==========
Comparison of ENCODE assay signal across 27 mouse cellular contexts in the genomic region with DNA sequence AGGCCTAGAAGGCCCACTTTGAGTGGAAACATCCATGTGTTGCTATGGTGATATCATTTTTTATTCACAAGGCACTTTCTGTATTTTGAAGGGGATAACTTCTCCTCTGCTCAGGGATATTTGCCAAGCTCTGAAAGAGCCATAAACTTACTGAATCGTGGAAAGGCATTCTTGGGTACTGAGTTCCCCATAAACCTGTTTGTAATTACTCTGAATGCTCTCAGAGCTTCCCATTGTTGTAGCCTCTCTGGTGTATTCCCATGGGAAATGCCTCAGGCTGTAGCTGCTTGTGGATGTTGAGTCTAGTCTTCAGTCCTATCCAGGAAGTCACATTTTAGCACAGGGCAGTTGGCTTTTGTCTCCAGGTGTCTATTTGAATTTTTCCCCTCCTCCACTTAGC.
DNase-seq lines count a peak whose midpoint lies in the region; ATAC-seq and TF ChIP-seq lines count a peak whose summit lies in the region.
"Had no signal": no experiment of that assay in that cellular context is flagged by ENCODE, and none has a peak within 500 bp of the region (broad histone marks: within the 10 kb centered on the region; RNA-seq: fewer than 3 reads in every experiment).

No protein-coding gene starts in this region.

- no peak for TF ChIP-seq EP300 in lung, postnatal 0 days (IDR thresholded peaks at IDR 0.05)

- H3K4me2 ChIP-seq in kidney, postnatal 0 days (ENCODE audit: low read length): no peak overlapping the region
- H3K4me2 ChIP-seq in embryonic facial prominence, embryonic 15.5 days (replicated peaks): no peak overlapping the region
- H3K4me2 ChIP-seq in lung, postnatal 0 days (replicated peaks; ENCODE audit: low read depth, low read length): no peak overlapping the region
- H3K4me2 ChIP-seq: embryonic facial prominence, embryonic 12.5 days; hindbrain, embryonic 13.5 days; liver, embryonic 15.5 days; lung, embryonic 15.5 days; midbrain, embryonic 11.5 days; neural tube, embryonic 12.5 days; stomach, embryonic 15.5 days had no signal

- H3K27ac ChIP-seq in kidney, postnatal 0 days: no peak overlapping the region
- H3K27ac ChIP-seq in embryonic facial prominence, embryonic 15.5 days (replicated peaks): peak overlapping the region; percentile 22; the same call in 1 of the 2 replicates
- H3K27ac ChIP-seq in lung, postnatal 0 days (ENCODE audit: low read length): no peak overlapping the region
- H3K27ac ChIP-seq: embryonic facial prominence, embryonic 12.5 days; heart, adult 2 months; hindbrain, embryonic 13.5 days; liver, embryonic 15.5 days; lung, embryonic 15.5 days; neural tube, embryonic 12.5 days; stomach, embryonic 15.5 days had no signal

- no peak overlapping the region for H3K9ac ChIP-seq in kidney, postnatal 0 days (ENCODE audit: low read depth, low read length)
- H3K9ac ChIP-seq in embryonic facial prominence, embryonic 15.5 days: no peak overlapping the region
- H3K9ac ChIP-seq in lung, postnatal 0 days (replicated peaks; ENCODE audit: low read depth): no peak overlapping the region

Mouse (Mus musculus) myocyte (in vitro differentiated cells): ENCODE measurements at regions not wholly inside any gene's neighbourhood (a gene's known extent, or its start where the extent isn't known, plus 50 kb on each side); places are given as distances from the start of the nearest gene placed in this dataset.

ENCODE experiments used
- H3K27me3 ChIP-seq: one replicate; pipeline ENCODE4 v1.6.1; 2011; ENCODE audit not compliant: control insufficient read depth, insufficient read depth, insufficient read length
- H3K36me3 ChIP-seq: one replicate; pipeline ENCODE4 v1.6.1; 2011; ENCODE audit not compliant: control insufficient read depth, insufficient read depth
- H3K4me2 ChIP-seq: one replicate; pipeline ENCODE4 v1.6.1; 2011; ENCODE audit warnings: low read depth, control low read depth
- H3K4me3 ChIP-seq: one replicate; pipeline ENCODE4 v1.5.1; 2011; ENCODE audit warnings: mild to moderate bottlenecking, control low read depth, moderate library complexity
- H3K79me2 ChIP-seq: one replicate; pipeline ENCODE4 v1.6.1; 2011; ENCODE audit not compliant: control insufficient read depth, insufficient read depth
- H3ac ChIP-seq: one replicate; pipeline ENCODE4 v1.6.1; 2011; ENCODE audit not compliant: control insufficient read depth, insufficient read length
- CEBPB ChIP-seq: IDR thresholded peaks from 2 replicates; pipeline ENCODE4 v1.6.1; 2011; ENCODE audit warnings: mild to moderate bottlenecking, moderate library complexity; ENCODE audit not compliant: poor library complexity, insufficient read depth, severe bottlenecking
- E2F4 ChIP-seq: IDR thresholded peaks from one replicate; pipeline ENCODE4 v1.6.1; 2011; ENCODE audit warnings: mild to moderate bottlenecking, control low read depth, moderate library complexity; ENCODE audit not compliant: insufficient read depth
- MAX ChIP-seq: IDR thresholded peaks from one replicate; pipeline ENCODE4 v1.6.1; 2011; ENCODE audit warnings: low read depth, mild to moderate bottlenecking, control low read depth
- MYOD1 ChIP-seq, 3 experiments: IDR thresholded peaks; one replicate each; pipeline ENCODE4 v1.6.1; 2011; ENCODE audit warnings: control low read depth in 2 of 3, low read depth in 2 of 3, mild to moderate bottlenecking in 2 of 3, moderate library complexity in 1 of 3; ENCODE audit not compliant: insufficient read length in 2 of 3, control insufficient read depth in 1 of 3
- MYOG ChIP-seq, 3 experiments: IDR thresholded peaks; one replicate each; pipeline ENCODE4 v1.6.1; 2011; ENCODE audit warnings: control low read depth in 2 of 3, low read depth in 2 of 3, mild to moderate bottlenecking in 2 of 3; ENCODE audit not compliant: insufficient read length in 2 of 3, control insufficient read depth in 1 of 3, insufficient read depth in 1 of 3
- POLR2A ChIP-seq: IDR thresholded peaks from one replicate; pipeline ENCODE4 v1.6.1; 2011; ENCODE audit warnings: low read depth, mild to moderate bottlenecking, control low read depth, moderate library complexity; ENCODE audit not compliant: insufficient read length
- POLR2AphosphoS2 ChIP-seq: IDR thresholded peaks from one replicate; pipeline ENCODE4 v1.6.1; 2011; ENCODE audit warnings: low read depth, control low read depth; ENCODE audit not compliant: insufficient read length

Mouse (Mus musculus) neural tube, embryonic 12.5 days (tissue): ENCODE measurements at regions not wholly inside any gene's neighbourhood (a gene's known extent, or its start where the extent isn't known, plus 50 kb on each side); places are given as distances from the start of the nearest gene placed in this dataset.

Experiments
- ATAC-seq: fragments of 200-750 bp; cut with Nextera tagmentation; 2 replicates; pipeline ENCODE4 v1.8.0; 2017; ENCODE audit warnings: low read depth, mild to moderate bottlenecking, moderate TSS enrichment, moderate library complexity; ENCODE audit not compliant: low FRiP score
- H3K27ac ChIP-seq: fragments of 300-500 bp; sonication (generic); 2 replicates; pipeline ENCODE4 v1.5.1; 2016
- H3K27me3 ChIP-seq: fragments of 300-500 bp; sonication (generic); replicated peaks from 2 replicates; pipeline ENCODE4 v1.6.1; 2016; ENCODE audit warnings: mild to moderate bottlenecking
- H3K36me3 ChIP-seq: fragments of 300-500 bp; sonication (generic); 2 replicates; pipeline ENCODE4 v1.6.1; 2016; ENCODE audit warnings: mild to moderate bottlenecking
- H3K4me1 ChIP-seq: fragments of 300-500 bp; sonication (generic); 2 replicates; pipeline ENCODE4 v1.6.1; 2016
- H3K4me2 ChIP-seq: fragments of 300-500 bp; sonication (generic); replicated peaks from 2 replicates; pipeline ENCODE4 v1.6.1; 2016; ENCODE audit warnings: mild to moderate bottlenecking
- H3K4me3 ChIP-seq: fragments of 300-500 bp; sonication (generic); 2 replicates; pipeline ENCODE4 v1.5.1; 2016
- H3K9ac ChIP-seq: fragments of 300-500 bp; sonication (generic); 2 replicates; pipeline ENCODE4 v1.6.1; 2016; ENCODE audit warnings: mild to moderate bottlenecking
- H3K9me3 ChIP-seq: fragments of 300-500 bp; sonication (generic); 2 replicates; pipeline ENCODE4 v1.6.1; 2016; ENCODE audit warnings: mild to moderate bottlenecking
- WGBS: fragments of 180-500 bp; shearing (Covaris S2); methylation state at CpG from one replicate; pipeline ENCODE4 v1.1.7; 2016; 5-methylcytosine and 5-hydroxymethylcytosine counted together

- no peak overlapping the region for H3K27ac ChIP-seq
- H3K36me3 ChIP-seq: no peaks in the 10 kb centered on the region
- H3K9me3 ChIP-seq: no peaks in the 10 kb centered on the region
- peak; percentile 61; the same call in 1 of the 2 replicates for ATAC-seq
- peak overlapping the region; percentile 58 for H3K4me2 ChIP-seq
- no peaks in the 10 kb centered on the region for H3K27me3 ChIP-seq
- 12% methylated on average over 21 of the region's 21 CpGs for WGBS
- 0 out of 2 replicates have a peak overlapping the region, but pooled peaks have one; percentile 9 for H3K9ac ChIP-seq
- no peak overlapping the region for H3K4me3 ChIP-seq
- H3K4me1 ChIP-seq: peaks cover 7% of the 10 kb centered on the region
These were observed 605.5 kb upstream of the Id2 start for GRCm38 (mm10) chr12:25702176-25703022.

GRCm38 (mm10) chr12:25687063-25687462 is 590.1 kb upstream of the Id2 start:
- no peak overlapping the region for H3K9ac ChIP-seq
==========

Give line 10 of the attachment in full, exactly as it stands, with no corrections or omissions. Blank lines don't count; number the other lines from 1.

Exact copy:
- H3K27ac ChIP-seq in kidney, postnatal 0 days: no peak overlapping the region